Saffola Zest: Saffola tried to extend the ‘low-cholesterol’ image of its oil to create a snack. But it failed to deliver on taste.
Lays Baked: Promoted itself highlighting it had 65% less fat failed as well because of bland taste
Parle Hippo: They managed to create a buzz initially, with stores running out of stock. But demand fizzled out with time as the taste was not good enough like regular snacks
The above three brand stories would have been very helpful for Too Yumm to decide on the ‘product attributes’ – the points on which a customer compares products. And one attribute was very clear to Too-Yumm: Taste. Taste was something that could not be compromised. Too-Yumm’s insight was to create a healthy snack that tasted as close to the traditional snack as possible.
Based on this insight, Too-Yumm created products that balanced taste and health like “Tandoori Foxnuts” and ” Desi Tadka Wheat Thins”. These variants were baked instead of fried (a healthier option) and at the same time spicy/salty instead of bland (a tastier option).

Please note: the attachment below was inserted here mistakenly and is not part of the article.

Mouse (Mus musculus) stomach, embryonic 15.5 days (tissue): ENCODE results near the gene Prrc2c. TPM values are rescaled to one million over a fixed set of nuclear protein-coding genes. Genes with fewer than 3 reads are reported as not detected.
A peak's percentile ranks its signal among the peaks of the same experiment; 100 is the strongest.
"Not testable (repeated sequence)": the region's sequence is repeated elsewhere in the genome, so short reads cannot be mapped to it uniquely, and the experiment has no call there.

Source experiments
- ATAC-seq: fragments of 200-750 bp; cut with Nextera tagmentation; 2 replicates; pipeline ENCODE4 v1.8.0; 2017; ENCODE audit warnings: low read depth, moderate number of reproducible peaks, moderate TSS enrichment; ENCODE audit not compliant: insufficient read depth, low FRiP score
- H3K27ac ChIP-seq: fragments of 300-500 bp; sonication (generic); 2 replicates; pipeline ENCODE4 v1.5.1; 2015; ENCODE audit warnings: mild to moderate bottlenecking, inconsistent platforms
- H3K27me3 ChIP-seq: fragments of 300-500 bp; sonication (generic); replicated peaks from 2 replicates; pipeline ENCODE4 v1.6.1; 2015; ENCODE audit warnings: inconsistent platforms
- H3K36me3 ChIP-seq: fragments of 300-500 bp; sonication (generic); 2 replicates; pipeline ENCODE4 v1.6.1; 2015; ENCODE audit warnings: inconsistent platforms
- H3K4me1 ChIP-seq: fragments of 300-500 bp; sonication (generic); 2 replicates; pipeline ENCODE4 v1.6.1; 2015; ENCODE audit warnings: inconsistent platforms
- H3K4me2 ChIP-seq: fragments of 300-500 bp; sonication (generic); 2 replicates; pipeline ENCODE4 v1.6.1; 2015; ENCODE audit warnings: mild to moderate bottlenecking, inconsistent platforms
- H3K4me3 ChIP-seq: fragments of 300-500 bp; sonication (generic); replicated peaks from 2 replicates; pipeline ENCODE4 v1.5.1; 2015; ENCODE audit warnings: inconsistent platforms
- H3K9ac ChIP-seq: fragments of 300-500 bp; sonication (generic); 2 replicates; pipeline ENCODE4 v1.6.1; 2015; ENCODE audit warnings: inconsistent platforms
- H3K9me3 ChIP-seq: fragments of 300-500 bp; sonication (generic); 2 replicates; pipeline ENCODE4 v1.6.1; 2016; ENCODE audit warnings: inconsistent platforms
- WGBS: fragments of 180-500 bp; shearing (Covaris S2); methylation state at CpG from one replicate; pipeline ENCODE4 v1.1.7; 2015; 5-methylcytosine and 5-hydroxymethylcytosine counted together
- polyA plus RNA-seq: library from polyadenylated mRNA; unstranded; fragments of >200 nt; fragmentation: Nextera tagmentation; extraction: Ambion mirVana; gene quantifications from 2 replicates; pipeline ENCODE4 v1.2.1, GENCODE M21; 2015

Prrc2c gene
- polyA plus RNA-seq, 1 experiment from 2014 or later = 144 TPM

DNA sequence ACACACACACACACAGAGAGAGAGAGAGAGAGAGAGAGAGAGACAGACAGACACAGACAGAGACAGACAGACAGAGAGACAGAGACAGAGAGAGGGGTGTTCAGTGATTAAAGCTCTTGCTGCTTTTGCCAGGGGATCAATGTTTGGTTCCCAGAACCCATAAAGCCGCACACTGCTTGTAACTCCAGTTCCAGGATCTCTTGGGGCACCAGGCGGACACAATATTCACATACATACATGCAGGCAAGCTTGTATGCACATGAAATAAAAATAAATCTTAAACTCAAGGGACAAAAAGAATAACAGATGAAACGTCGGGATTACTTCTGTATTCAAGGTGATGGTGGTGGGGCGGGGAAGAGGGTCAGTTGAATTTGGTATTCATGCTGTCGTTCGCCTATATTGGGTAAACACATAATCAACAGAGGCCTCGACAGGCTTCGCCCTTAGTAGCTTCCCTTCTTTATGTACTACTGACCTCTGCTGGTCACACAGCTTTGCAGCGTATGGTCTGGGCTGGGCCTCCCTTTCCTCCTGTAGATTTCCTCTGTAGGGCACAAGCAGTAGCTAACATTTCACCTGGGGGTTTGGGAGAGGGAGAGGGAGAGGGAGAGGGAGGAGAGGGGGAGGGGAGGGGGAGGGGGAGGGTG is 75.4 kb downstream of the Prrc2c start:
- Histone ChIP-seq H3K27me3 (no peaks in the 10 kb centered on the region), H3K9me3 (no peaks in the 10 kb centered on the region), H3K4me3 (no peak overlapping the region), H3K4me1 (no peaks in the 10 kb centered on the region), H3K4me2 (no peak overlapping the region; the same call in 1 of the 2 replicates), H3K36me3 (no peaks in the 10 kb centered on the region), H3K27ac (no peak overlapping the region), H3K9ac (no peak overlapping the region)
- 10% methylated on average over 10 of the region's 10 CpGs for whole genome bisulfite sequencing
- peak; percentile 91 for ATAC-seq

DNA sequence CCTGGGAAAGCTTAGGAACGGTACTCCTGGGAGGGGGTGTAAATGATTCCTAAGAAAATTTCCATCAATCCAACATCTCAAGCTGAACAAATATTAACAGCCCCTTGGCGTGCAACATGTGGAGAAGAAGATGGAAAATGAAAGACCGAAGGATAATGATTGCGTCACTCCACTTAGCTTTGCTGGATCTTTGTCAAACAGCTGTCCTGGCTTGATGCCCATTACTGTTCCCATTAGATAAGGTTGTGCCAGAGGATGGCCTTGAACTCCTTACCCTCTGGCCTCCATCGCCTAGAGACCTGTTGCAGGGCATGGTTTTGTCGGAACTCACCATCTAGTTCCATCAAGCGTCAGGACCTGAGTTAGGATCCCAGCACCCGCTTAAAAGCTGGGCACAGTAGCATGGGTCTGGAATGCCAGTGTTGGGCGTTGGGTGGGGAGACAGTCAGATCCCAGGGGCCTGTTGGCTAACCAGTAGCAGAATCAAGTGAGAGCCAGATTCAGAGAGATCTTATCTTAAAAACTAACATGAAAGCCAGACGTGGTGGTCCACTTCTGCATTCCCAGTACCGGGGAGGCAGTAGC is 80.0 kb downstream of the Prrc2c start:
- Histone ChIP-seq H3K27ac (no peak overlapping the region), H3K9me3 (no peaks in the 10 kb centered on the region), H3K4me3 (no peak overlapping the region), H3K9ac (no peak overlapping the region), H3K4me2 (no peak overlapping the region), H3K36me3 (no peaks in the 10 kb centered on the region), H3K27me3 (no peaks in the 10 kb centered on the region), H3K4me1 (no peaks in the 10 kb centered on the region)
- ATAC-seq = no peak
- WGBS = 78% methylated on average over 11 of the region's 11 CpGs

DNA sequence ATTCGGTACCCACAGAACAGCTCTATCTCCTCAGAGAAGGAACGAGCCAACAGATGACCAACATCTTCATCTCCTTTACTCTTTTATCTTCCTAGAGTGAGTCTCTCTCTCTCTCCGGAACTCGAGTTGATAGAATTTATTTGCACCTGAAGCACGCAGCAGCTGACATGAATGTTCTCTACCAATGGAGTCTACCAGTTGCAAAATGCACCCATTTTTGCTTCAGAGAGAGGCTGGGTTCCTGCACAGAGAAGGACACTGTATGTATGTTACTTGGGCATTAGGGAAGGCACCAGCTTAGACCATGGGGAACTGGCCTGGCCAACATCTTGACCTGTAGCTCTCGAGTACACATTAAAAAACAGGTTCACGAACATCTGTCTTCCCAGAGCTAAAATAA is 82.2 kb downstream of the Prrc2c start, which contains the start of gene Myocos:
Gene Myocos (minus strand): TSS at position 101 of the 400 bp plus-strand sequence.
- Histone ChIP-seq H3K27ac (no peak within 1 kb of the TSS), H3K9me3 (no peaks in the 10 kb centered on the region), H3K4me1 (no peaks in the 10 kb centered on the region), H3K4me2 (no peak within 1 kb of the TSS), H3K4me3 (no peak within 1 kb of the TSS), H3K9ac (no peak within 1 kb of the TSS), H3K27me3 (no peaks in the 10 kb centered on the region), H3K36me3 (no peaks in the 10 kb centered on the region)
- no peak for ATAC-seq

2. PROMOTION: A relevant & popular face for the product
After having finalized the product, it was essential to communicate the combined health and taste benefit of the product to consumers. Also, being a new brand, they needed a face whom the Indian consumers can connect to. Too-Yumm roped in Virat Kohli for the promotion. It is said that he himself tried the product for 2 months before coming on board. Having Virat, a fitness icon resonated well with the health image of the snack. The product even had his image on the packaging for improving recall.